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All Contents © 2019The Kiplinger Washington Editors
By Kimberly Lankford, Contributing Editor
| July 2, 2013
You can buy insurance that covers nearly any risk you can think of -- including alien abduction and excessive rain -- but that doesn’t mean it’s a good deal. To see if insurance is worth buying, Robert Hunter, director of insurance for the Consumer Federation of America and former Texas insurance commissioner, screens for what he calls the two C’s: catastrophic loss and comprehensive coverage.
First, is the potential financial loss the kind you’d experience with the death of a breadwinner, a fire that destroys your house or a bad auto accident? “If it’s not catastrophic, don’t buy the insurance,” Hunter says. Second, you don’t want to buy “little pieces of insurance,” says Hunter. That’s where the comprehensive test comes in. Some coverage protects you against legitimate risks, such as death or disaster, but not in the most cost-effective way. And some policies have so many exclusions that they may not pay out if the risk you’re most worried about actually happens.
Here are five widely sold coverages that you probably don’t need -- plus better ways to protect yourself.
When you get a car loan or open your credit card statement, you may get a pitch for insurance that pays off your loan if you die or become disabled. The coverage looks cheap, but it’s also skimpy -- it pays only the loan balance. You should have enough disability insurance (usually through your employer) and life insurance to help pay all of your expenses, not just debt.
The same goes for another, similar coverage: accidental death and dismemberment insurance. These policies are also sold through lenders and credit card companies. They often cost just $1 to $1.20 per $1,000 of coverage, and they may pay more than the amount of your debt. But they pay out only if your death or injury is caused by an accident. Only people with health issues that make it difficult for them to get regular life insurance should consider these policies.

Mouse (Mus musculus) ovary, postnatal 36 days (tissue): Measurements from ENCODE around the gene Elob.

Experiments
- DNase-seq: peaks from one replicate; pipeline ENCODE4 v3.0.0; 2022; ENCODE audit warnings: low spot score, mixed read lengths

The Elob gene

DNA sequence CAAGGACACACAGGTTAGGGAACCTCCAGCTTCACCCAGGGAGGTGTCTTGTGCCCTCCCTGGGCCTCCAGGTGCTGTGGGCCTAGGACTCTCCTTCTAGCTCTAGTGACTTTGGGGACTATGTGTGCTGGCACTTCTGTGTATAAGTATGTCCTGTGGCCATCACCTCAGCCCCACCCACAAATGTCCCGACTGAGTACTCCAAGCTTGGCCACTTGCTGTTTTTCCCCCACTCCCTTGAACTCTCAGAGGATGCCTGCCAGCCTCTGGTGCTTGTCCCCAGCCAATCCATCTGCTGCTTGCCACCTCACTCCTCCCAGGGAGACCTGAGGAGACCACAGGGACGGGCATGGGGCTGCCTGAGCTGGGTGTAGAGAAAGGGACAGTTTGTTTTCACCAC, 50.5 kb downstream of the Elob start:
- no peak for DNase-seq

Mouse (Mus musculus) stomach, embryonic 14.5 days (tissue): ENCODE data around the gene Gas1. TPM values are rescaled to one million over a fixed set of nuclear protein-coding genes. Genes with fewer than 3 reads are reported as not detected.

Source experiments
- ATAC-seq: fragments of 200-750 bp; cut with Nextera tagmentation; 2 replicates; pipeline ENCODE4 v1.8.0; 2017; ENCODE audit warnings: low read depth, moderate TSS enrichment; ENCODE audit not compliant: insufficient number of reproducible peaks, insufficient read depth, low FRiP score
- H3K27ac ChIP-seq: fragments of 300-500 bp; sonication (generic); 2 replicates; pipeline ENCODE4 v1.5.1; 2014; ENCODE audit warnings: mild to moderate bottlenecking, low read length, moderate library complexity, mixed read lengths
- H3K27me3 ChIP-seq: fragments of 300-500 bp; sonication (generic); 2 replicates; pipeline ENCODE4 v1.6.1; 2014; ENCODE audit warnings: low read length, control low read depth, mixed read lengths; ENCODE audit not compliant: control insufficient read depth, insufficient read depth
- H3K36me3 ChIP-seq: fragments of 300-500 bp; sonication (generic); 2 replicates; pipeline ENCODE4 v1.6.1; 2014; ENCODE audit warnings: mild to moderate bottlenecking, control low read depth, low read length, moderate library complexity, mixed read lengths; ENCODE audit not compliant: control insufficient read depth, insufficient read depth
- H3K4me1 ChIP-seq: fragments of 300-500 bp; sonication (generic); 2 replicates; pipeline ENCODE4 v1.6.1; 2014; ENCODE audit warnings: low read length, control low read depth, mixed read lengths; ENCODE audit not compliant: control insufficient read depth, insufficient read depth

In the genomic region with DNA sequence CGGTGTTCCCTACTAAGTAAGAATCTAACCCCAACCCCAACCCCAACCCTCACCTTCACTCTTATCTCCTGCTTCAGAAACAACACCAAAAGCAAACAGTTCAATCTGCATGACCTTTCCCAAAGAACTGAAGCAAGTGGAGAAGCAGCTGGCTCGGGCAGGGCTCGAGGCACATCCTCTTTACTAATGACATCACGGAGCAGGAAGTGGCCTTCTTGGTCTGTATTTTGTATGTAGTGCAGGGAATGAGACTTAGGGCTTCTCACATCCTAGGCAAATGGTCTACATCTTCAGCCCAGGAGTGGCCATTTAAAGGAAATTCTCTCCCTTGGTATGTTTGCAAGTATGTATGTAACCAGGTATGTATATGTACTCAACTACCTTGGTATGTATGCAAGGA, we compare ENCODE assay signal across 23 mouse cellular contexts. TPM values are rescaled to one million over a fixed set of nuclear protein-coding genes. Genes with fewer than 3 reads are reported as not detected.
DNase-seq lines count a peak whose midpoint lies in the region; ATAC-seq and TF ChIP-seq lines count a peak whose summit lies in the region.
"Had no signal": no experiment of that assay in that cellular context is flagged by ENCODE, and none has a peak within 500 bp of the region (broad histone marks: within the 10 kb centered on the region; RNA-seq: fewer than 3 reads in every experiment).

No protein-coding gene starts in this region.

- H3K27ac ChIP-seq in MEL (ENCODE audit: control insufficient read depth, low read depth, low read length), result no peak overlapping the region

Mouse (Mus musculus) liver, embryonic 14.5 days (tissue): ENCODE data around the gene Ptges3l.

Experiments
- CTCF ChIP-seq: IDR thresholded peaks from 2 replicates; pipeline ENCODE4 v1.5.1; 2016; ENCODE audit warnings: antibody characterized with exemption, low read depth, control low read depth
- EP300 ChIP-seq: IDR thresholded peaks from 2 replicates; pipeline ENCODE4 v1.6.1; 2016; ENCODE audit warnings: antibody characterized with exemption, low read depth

Mortgage life policies are a form of credit life insurance. If you die with an outstanding mortgage, the policy pays off your loan. Mortgage life policies tend to be expensive for the coverage you get, and the value goes down every year as your mortgage balance decreases. Also, it pays only your mortgage and doesn’t give your heirs the flexibility to use the money for anything else. If you have a low-interest mortgage, your family may have more pressing needs rather than paying off the home loan. You are better off with term life insurance. A healthy 40-year-old man, for example, can find a $500,000, 20-year term insurance policy on AccuQuote.com for about $350 to $450 per year, and his heirs can decide how to use the money.
Most policies pay for cleanings and checkups every six months and annual x-rays. But annual premiums commonly run $180 to $600 for policies that generally cap coverage at $2,000 per year for most other expenses. Many policies also make you wait six months before covering fillings and 18 months before paying for a root canal, says Carrie McLean, consumer specialist with eHealthInsurance.com.
If your employer offers a subsidized plan as a fringe benefit, it could be a good deal. But you still need to weigh your out-of-pocket cost for premiums against the potential benefit. If you’re shopping for a policy on your own, check several insurers, make sure your dentist is in the network, watch waiting periods and compare the premiums with the maximum coverage. You may find it’s more cost-effective to add pretax money to your flexible spending account to cover dental expenses.
Gap insurance pays the difference between the amount you owe on your car loan and what your auto insurance company will pay if you total your car. That can be a hefty amount if you have a long-term loan (48 months or longer) and pay less than 20% as a down payment. Lenders often charge a flat fee of $500 to $700 for gap coverage, says Des Toups, managing editor of CarInsurance.com. You may be able to add gap coverage to your auto policy for less than the lender charges for stand-alone protection. You’ll typically pay 5% to 6% of the cost of your collision and comprehensive coverage for gap insurance, says Toups -- or $50 to $60 per year if collision and comprehensive cost $1,000. You can drop gap coverage when your loan balance is close to your car’s value.
These policies pay for nonrefundable deposits if the wedding (or other special event) is canceled because of a natural disaster, death, illness, vendor bankruptcy or other problems. Policies generally cost $155 to $550, plus about $185 for up to $1 million in liability coverage, says Katherine Hutt, of the Council of Better Business Bureaus. You may have liability protection through your contract with the vendors, and you may already have coverage for some of these risks through your homeowners insurance. “Read the fine print, and make sure you understand exactly what you’re buying, especially the policy’s definition of ‘acts of God’ and ‘natural disasters,’ ” says Hutt. Most wedding policies exclude the biggest risk of all: cold feet.
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